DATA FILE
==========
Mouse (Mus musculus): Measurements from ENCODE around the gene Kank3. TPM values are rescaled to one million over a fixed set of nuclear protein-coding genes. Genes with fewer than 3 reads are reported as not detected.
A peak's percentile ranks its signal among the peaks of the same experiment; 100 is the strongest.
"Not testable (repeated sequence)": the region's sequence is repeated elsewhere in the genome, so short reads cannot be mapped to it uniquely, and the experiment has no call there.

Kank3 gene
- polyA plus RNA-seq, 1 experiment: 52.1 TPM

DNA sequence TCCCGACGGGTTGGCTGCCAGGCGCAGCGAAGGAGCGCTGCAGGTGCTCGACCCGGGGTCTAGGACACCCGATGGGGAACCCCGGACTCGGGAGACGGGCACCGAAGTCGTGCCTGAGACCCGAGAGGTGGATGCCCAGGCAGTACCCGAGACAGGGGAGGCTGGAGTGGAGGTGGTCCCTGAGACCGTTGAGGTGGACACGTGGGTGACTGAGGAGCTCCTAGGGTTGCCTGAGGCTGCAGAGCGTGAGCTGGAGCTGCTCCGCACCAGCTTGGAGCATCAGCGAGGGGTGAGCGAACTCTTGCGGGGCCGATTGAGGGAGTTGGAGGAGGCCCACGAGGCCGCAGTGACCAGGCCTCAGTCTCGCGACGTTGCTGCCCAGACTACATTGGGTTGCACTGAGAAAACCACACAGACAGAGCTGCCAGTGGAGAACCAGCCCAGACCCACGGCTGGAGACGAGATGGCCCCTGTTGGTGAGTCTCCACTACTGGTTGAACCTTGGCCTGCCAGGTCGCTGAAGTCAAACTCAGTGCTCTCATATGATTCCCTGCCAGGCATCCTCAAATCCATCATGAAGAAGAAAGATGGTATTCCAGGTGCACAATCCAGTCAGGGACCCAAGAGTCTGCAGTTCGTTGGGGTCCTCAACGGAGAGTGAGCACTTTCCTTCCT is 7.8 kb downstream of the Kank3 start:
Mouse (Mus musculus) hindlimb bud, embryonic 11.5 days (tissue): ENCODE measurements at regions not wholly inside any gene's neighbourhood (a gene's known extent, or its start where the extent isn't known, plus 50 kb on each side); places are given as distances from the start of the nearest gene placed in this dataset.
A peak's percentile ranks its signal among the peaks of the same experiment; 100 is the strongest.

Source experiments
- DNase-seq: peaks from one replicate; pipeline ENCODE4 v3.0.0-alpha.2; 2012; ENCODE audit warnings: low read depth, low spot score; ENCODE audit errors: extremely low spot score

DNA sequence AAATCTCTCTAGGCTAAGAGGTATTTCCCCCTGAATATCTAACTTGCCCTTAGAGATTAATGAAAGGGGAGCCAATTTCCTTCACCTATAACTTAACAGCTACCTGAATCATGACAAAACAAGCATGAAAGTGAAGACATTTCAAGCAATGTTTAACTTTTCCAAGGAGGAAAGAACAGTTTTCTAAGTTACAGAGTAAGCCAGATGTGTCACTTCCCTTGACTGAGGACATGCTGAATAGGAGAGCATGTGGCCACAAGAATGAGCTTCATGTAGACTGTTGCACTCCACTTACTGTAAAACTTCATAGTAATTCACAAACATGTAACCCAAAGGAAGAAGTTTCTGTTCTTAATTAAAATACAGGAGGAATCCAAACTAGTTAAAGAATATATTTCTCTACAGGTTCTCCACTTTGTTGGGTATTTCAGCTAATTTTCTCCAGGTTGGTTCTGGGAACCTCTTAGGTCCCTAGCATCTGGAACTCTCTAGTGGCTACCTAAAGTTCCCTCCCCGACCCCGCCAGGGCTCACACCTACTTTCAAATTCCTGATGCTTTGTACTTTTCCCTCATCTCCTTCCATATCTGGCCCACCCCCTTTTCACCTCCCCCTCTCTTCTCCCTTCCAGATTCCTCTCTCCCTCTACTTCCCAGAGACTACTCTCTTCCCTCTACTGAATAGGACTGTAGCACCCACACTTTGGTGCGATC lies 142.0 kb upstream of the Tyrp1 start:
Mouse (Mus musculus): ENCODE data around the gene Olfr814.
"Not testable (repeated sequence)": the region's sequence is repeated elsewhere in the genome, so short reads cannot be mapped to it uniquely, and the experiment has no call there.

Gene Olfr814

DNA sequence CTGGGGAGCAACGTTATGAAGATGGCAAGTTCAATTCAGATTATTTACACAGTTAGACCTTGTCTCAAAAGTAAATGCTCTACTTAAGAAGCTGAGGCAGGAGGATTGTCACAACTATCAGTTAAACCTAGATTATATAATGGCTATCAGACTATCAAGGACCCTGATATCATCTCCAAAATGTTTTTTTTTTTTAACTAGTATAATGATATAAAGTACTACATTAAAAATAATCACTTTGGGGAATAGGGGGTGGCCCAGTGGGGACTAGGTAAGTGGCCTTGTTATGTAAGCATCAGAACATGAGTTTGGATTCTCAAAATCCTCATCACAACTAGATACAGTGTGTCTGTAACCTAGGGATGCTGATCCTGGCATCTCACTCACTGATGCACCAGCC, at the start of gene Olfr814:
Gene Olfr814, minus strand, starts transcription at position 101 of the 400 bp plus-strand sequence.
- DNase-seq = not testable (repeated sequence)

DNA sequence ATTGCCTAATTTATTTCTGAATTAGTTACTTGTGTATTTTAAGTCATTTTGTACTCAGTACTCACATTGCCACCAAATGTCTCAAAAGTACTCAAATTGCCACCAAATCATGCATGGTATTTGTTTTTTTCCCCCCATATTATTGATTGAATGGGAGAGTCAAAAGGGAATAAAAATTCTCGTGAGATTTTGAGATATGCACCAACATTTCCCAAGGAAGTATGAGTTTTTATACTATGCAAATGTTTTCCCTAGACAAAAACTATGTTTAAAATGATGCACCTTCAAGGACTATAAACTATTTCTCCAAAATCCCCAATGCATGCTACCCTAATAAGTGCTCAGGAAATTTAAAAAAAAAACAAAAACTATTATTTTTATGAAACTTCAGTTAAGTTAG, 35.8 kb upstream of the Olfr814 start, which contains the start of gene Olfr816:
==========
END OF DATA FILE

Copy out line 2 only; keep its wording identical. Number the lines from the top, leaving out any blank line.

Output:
A peak's percentile ranks its signal among the peaks of the same experiment; 100 is the strongest.